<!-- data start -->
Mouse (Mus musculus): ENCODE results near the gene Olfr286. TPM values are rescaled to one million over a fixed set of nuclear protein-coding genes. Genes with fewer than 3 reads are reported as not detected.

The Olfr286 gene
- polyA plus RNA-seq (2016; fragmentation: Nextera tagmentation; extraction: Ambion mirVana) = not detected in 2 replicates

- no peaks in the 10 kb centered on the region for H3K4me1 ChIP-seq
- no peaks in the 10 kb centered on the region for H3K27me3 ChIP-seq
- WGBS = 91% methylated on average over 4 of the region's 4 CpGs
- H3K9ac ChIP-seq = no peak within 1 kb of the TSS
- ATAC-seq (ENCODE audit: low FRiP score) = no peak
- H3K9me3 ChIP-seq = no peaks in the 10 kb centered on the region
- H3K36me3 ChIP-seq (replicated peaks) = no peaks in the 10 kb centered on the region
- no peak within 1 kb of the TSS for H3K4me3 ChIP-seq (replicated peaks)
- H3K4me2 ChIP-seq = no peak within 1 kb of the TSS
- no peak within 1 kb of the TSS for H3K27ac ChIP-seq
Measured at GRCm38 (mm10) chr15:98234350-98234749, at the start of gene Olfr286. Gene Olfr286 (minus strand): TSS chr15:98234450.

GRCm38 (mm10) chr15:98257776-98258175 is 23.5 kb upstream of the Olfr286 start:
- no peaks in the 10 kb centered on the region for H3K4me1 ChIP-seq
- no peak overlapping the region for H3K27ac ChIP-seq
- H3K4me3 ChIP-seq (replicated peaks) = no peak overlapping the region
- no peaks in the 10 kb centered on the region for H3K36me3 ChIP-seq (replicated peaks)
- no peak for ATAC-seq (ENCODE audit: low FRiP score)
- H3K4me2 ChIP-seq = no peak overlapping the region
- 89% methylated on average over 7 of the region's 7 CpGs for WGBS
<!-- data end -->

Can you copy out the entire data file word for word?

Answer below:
Mouse (Mus musculus): ENCODE results near the gene Olfr286. TPM values are rescaled to one million over a fixed set of nuclear protein-coding genes. Genes with fewer than 3 reads are reported as not detected.

The Olfr286 gene
- polyA plus RNA-seq (2016; fragmentation: Nextera tagmentation; extraction: Ambion mirVana) = not detected in 2 replicates

- no peaks in the 10 kb centered on the region for H3K4me1 ChIP-seq
- no peaks in the 10 kb centered on the region for H3K27me3 ChIP-seq
- WGBS = 91% methylated on average over 4 of the region's 4 CpGs
- H3K9ac ChIP-seq = no peak within 1 kb of the TSS
- ATAC-seq (ENCODE audit: low FRiP score) = no peak
- H3K9me3 ChIP-seq = no peaks in the 10 kb centered on the region
- H3K36me3 ChIP-seq (replicated peaks) = no peaks in the 10 kb centered on the region
- no peak within 1 kb of the TSS for H3K4me3 ChIP-seq (replicated peaks)
- H3K4me2 ChIP-seq = no peak within 1 kb of the TSS
- no peak within 1 kb of the TSS for H3K27ac ChIP-seq
Measured at GRCm38 (mm10) chr15:98234350-98234749, at the start of gene Olfr286. Gene Olfr286 (minus strand): TSS chr15:98234450.

GRCm38 (mm10) chr15:98257776-98258175 is 23.5 kb upstream of the Olfr286 start:
- no peaks in the 10 kb centered on the region for H3K4me1 ChIP-seq
- no peak overlapping the region for H3K27ac ChIP-seq
- H3K4me3 ChIP-seq (replicated peaks) = no peak overlapping the region
- no peaks in the 10 kb centered on the region for H3K36me3 ChIP-seq (replicated peaks)
- no peak for ATAC-seq (ENCODE audit: low FRiP score)
- H3K4me2 ChIP-seq = no peak overlapping the region
- 89% methylated on average over 7 of the region's 7 CpGs for WGBS